For Max Weber the driving entrepreneurial energies are generated by the adoption of exogenously supplied religious beliefs. It is these beliefs which produce intensive exertion in occupational pursuits, the systematic ordering of means to ends, and the accumulation of assets. He further suggested that the belief systems of Hinduism, Buddhism and Islam do not encourage entrepreneurship. However, this contention has been challenged and refuted by sociologists like Fox, Nandy and Singer.

Chapter 3
Characteristics of Entrepreneurial Leadership

Professor of Psychology Alan Jacobowitz, holds that Entrepreneurs are born, not made. This is because he observed that entrepreneurs commonly share certain personality characteristics. These include:
a. restlessness,
b. independence and tendency to be a loner and extreme self-confidence,
c. innovative,
d. Action oriented.

In addition to identifying personality traits personality common to entrepreneurs, Jacobowitz devised a chronological scheme of entrepreneurial indicators, which he calls as the FIVE AGES ofthe entrepreneurs.

The ages include –
1. Early childhood exposure
2. Trouble in school.
3. Problems with work.
4. Desire to risk.
5. Bliss in business independence.

According to the Trait Theories Jacobowitz suggests that entrepreneurial attitude is static - that is, either people are born with the related characteristics or they are not. The intention to be an entrepreneur is influenced by the interaction of various factors.
1) These include:
2) individual characteristics,
3) individual environment,
4) business environment,
5) An individual's persona! Goal is set
6) And the existence of a viable business idea.
Through these interacting factors, individuals make several comparisons between their perceptions of a probable outcome, their intended goals, intended behaviour and actual outcomes.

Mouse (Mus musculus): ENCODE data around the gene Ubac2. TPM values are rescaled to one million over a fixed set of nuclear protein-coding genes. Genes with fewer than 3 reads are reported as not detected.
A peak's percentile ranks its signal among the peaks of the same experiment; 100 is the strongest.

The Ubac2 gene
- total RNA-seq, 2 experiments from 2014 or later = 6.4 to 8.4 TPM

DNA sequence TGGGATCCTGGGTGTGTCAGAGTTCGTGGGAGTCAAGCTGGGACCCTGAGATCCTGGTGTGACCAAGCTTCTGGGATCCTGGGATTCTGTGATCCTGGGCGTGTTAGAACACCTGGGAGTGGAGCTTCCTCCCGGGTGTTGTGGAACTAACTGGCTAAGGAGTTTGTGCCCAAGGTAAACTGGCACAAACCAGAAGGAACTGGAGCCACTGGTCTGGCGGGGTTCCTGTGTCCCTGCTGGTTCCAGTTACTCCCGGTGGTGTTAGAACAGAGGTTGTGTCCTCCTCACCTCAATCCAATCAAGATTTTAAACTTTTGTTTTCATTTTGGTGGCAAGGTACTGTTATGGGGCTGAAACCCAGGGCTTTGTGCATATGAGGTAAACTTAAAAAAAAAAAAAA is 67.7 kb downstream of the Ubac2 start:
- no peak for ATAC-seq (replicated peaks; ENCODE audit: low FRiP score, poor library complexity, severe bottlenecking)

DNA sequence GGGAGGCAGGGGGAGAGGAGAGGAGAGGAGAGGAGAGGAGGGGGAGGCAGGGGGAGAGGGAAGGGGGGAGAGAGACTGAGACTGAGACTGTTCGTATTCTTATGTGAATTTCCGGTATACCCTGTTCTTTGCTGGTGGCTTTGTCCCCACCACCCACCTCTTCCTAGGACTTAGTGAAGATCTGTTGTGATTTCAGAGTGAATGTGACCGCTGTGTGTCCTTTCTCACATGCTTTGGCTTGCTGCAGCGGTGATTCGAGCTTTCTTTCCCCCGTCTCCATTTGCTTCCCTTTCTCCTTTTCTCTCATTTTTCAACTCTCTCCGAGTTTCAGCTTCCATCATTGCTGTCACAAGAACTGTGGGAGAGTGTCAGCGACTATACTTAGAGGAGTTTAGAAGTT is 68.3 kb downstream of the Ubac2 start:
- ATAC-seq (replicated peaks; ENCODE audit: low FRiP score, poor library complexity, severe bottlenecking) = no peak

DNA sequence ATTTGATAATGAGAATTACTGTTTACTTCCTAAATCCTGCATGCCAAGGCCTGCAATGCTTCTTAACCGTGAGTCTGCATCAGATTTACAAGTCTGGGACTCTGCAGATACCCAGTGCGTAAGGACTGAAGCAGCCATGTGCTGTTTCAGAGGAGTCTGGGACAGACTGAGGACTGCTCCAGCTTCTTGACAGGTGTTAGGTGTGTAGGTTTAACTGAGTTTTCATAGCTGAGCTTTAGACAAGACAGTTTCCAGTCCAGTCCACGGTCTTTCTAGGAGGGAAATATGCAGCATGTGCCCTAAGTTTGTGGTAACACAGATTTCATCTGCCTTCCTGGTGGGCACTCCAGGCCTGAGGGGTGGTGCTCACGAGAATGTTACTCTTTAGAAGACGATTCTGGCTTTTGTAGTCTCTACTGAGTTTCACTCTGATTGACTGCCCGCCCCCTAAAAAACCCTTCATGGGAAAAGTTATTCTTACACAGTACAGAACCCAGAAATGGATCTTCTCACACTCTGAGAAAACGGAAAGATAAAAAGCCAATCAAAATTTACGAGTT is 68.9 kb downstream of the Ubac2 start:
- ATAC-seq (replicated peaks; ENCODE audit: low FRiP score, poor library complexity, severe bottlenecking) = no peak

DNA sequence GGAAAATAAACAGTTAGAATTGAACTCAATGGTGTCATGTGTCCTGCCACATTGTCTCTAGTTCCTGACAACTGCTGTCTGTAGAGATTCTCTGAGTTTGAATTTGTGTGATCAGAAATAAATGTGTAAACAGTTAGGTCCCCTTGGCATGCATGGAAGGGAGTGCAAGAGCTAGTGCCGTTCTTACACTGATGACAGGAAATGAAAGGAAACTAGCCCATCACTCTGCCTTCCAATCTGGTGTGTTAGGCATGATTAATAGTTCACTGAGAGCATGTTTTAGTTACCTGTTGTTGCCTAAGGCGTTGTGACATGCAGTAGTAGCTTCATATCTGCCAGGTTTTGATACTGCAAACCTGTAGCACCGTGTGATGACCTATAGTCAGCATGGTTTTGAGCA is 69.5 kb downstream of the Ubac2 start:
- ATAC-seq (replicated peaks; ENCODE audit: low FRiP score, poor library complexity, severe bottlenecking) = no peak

When the outcomes meet or exceed perceived outcomes, positive behaviour is reinforced. It also predicts that the opposite occurs when the perceived outcomes are not met. Hence it is very clear, to be a successful entrepreneur one must have the in-born qualities and the available support system does help the entrepreneur to succeed.

A classic example is that of Mr.Dh'irubai Ambani. Because he had all the dynamic qualities of a successful Entrepreneur, as a result of which today, he is the owner of the largest private company in India. All decisions, which he had taken to grow, were instinct and no one had taught him to take decisions.

The characteristics or the personal qualities that contributes to the success of an Entrepreneur are as follows: -
1. Risk Taking: Entrepreneurs are moderate risk takers. They enjoy the excitement of a challenge, but they do not gamble. Entrepreneurs avoid low-risk situations because there is a lack of challenge. They avoid high-risk situations because they want to succeed. They like achievable challenges.

They do not tend to like situations where the outcome of a quest depends upon a chance and not on their efforts. They like to influence the outcome of their quest by putting in more efforts and then experiencing a sense of accomplishment. A risk situation occurs when an entrepreneur is required to make a choice between two or more alternatives whose potential outcomes are not known and must be evaluated in advance, with limited information.

A risk situation involves potential gain and potential loss. As the size of the business expands the problems and opportunities become more numerous and complex.

2. Self-Confidence: A man with self-confidence has clear thoughts and well-defined goals to achieve in his life. An entrepreneur gets into business or industry with a high level of self-confidence.